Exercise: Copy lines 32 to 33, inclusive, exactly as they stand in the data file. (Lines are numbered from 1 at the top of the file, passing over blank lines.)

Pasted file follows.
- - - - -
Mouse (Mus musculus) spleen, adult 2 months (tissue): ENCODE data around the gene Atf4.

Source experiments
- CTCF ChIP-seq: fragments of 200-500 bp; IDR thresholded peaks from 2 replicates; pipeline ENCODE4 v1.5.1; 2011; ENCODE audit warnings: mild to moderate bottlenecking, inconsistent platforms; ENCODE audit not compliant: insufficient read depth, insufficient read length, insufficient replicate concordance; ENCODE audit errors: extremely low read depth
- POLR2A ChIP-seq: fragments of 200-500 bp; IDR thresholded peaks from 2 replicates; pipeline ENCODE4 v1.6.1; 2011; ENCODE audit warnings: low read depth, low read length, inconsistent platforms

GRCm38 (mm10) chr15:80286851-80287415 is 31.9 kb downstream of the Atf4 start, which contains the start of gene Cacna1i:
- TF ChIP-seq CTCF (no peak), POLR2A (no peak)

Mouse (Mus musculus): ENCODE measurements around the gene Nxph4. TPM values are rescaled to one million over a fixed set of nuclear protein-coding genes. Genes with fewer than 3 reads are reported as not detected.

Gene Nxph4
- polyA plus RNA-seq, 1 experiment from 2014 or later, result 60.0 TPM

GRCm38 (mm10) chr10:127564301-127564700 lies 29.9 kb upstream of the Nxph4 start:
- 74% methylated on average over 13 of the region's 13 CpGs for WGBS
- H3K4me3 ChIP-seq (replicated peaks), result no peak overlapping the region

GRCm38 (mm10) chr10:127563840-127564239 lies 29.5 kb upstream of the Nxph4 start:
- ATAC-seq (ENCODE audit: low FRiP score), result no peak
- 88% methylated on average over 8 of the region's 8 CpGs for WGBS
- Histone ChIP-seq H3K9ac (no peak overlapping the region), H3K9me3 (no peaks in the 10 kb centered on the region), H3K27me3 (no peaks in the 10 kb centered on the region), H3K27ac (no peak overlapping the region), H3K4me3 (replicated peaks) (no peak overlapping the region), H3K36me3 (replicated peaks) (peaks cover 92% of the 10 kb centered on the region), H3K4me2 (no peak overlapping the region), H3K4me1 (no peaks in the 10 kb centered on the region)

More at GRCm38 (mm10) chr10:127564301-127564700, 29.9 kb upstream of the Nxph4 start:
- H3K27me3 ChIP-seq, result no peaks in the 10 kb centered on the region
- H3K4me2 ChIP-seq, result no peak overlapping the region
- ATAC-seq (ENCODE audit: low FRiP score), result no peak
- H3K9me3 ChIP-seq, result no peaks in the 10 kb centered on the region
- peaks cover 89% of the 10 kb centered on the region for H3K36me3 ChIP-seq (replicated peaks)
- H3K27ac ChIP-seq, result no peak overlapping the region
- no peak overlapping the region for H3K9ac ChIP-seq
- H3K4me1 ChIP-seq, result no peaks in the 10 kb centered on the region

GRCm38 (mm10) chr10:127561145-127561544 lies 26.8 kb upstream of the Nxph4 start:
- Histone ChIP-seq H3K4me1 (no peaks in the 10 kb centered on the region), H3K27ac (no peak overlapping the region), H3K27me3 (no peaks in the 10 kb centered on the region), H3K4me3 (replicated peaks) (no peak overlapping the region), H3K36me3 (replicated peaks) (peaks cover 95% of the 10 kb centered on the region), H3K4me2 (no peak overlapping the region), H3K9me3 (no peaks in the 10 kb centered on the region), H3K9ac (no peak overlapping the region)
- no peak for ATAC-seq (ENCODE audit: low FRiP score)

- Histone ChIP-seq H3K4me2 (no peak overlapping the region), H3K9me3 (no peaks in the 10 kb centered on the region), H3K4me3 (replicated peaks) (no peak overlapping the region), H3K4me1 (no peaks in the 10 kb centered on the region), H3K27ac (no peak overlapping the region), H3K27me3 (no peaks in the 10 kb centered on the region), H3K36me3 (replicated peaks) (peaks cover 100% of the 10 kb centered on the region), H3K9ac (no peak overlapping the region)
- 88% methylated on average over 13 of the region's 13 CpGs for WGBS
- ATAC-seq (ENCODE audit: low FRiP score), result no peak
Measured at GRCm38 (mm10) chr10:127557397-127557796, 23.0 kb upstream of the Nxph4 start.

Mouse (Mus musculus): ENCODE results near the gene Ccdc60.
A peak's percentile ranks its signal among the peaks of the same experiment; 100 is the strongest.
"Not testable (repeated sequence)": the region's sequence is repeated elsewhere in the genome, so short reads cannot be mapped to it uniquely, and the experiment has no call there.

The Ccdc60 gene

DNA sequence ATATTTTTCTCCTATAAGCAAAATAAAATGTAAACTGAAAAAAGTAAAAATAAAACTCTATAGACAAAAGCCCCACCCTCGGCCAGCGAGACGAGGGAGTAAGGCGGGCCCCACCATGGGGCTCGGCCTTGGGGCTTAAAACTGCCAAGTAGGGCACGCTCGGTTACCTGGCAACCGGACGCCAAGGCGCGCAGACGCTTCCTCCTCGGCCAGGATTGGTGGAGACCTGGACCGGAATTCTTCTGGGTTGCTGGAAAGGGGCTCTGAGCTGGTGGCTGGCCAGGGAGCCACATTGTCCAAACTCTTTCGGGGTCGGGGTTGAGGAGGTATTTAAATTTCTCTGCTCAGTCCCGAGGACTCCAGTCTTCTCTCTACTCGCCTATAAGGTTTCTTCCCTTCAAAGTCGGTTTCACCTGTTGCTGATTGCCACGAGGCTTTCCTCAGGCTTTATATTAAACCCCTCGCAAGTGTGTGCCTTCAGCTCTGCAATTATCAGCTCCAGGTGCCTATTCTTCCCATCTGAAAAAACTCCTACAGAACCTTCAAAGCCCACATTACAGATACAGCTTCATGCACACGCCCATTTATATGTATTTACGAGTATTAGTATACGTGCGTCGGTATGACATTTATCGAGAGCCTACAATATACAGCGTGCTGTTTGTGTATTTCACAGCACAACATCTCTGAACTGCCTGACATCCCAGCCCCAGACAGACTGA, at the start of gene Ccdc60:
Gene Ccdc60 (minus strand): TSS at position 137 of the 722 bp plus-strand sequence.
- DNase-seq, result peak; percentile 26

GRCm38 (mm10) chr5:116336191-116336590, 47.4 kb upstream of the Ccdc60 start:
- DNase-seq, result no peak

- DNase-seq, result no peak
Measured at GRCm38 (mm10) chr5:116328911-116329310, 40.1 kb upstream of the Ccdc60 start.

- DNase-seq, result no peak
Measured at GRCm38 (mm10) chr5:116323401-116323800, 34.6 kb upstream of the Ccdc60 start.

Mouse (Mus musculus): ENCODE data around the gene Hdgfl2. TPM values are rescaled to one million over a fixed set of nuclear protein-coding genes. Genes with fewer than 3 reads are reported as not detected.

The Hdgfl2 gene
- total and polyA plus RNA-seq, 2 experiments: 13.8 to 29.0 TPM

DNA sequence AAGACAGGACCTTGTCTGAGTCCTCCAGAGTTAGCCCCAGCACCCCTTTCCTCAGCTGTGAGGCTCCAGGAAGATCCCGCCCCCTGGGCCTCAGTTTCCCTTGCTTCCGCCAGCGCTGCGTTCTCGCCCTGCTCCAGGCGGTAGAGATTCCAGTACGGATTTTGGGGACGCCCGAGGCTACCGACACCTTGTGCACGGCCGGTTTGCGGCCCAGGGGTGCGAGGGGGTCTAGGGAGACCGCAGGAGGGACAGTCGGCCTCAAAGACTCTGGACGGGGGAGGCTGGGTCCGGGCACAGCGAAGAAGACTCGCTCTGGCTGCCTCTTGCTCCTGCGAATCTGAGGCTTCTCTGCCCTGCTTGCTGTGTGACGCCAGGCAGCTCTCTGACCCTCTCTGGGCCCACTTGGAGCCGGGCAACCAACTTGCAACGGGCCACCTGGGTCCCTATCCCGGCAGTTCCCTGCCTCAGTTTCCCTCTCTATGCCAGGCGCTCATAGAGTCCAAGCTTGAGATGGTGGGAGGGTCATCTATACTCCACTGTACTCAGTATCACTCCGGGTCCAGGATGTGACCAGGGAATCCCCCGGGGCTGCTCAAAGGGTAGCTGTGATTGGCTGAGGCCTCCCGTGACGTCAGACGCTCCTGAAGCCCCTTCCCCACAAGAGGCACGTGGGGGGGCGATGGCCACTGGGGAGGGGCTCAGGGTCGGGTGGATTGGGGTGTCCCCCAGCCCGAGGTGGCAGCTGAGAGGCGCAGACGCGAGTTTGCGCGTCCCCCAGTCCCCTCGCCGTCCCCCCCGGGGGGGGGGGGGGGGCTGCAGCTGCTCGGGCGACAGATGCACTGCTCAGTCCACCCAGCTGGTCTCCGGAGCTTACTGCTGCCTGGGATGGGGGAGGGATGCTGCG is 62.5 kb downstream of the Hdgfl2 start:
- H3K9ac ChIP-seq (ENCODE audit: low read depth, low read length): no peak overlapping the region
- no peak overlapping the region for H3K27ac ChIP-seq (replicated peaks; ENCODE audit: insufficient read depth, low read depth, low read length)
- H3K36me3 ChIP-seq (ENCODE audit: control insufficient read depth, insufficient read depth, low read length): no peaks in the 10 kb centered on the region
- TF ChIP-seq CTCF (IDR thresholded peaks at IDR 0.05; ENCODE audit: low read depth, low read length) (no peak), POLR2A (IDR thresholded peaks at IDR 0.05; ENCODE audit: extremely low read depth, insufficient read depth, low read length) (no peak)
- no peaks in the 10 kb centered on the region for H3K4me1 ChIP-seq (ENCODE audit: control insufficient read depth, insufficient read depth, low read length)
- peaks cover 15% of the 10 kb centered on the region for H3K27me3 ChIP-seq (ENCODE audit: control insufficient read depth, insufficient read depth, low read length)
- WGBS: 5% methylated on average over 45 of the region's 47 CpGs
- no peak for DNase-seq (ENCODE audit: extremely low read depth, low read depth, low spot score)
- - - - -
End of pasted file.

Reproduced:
Measured at GRCm38 (mm10) chr10:127557397-127557796, 23.0 kb upstream of the Nxph4 start.

Mouse (Mus musculus): ENCODE results near the gene Ccdc60.